Do you think Digital Microphones will become more and more popular? Or will it be like DSD, become popular amongst a devoted few, but not by the majority? Reaction here(amongst my Location Recording colleagues) to the concept has been lukewarm. It has been out for a while here in Germany, but I have yet to hear of anyone in this line of work using one.Take away the thrills of matching the mics to the preamps to the halls to the instrumentation, and there goes 75% of my fun!
     
  9. Cucco

    Cucco Distinguished Member

    My problem/concern with these mics are:

    1 - Price. I mean, the original Solution D is outrageously expensive.
    2 - Designed obsolescence - what if a solution is presented in the near future which makes PCM obsolete? These mics would be obsolete too.

    By sticking with technologies that are specific (analog mic, analog preamp, a to d conversion), if any one piece becomes obsolete, the rest are still usable.

    I for one will never adopt this technology. :cry:

    J.
     
  10. DavidSpearritt

    DavidSpearritt Well-Known Member

    Never is a strong word. I find 96-24 pretty future proof as far as sound quality goes. There's not much in the pipeline after the failure of DSD and SACD. 96-24 PCM is looking good for quite a few years, maybe 15 or 20 years. By then my hearing will have packed up and I will be fishing on a beach somewhere, minding my own business. :)
     
  11. Simmosonic

    Simmosonic Active Member

    I am also very excited by this concept, but:

    1) Unless I am totally stupid, it appears that each individual mic uses an AES cable, and is therefore mono. In other words, you can't be rolling up to a gig with just the Nagra and the mics. You're going to need the box that allows you to combine two digital mic outputs into one AES cable. That's one more box than you currently need with analog mics! You're going backwards...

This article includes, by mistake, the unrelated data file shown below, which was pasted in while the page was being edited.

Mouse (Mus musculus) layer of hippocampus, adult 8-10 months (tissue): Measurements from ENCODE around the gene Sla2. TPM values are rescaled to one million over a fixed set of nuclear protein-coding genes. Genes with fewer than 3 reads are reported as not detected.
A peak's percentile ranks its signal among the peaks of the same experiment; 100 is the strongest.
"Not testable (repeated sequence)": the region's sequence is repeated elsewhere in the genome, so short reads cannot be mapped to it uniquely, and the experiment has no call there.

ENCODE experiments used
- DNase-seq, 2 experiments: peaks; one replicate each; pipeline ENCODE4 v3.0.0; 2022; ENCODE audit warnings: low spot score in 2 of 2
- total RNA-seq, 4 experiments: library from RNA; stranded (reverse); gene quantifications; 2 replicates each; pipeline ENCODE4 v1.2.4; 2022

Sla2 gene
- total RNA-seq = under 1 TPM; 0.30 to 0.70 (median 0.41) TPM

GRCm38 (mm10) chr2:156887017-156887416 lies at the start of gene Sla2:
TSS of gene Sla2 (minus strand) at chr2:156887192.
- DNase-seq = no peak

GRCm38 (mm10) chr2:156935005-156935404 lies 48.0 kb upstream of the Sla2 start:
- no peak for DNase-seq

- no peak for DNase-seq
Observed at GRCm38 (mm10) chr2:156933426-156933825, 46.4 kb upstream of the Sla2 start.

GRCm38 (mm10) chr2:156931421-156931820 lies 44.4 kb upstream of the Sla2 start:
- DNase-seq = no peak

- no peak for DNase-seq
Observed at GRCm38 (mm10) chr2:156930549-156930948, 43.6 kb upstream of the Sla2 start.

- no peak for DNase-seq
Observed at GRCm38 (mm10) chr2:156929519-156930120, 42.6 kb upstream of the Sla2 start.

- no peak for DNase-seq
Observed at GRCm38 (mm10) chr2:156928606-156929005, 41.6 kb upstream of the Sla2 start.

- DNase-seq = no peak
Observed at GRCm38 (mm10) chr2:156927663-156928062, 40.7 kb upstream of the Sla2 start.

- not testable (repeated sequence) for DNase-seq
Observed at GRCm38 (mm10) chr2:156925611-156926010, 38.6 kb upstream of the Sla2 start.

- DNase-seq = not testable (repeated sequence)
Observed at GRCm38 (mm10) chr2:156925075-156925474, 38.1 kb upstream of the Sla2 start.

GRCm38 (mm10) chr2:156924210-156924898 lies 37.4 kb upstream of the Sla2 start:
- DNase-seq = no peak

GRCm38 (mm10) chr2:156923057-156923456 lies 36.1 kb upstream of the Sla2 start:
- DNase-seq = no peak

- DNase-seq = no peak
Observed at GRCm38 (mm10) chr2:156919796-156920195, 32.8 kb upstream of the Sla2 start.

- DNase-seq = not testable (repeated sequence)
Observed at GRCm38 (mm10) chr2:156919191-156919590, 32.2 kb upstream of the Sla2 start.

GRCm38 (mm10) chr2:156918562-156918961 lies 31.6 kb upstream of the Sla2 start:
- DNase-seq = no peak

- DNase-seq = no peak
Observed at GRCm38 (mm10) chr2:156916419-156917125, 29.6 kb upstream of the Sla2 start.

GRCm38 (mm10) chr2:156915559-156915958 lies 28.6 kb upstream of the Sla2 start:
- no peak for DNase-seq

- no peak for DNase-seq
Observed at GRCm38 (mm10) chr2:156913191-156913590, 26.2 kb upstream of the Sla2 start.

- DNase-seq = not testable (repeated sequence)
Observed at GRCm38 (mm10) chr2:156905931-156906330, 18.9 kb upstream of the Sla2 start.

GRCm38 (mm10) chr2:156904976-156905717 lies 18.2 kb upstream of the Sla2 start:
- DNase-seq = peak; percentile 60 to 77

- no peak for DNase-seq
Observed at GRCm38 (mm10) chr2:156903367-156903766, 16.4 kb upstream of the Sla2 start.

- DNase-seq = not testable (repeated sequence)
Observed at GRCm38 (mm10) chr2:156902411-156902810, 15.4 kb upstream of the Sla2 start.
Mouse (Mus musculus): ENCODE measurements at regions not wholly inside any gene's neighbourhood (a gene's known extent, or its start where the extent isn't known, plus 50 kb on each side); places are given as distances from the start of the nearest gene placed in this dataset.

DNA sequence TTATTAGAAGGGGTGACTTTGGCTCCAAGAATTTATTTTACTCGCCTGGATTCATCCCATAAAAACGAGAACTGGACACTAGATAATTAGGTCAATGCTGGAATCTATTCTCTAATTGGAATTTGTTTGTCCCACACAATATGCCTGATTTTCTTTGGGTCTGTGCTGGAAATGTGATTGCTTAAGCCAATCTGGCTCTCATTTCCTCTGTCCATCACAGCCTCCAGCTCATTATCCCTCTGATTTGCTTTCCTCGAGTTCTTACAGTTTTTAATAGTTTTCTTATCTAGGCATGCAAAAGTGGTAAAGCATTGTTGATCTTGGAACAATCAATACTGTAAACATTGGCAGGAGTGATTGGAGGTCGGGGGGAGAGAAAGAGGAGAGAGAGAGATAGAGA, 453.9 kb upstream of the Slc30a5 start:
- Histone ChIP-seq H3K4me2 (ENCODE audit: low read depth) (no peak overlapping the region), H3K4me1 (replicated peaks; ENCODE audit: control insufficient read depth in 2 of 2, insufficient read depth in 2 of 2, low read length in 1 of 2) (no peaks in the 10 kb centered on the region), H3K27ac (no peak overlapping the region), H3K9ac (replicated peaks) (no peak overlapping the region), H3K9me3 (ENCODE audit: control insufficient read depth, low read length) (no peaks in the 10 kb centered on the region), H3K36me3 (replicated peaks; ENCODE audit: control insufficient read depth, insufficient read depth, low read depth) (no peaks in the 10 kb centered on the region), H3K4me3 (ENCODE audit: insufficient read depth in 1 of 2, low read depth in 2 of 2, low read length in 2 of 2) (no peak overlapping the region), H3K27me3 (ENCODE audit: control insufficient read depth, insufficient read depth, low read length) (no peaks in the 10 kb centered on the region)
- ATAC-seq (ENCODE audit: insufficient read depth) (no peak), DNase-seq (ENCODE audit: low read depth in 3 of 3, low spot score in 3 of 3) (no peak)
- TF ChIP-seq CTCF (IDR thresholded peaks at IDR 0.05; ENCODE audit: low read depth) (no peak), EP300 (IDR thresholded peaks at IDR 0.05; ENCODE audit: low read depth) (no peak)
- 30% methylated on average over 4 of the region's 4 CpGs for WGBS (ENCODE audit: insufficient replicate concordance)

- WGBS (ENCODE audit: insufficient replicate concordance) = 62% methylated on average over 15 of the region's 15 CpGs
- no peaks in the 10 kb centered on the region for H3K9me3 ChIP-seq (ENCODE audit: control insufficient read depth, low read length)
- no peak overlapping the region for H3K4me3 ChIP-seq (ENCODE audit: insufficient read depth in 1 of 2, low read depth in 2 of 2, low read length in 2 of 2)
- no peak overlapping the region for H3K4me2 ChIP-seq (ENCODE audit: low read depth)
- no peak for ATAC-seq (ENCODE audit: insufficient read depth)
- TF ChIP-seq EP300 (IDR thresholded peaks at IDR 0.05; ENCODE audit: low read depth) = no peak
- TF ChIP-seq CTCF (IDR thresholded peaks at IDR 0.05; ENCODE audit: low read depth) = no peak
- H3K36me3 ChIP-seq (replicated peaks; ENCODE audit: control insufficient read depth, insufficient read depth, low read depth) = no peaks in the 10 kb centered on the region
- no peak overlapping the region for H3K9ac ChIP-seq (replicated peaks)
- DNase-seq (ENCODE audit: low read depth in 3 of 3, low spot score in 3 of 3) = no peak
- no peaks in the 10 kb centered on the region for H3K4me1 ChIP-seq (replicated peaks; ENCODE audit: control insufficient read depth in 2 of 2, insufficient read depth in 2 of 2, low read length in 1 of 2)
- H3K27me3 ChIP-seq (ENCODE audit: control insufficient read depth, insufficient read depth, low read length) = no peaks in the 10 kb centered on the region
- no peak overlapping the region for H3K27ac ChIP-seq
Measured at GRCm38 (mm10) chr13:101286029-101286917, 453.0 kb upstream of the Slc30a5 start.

2) I rarely, if ever, use Neumann mics as it is. I know that you're a fan of some of their KM series (the bidirectional KM120 in particular, which is the only one NOT in the range!), but I've pitched my tent firmly in the Schoeps/DPA camp these days (I am *such* an elitist wanker!). I can't see myself switching to Neumann just because the mics are digital. That'd be putting the cart before the horse, which is only a good idea if you're trying to stop the horse.

    Or confuse it.

    3) I can see some great advantages in building the preamp and AD into the microphone in terms of gain staging and so on. And I am sure Neumann would've taken great pains to get it right.

    4) They might be very cool for users of Nagra Vs, 744Ts and similar that have two analog mic pres and a digital input. You could feasibly have four microphones going in at once, two analog and two via the digital input. But, because the Neumanns need the combining box to get a stereo AES signal from the two separate mics, you're no better off than using four analog mics and an external preamp into a line input. Doh!

    5) The wireless idea is very, very cool. No more worries about long cable runs.

    I have some misgivings, but I'm keen to give them a try...
     
  12. Simmosonic

    Simmosonic Active Member

    Them's fightin' words, Mr Spearritt!

    But I'm with you all the way. DSD as a recording format may have legs, but I reckon SACD as a release format is past its use-by date. The only reason we still talk about it is because the industry as a whole is too lazy to clean out the vegetable crisper. So it'll probably stay there until it's an unrecognisable green/brown liquid in a plastic bag with a smell we can longer ignore.

    The good old CD, however, appears to be the 12cm spinning disc equivalent to honey - no use-by date, it just keeps being nutritious.

    I'm going to clear a space for SACD in my Museum of Failed Ideas. I'll put it on the same shelf as Beta, DCC, Elcassette, and the square egg (a great idea from a marketing and packaging point of view, but the chickens hate laying them).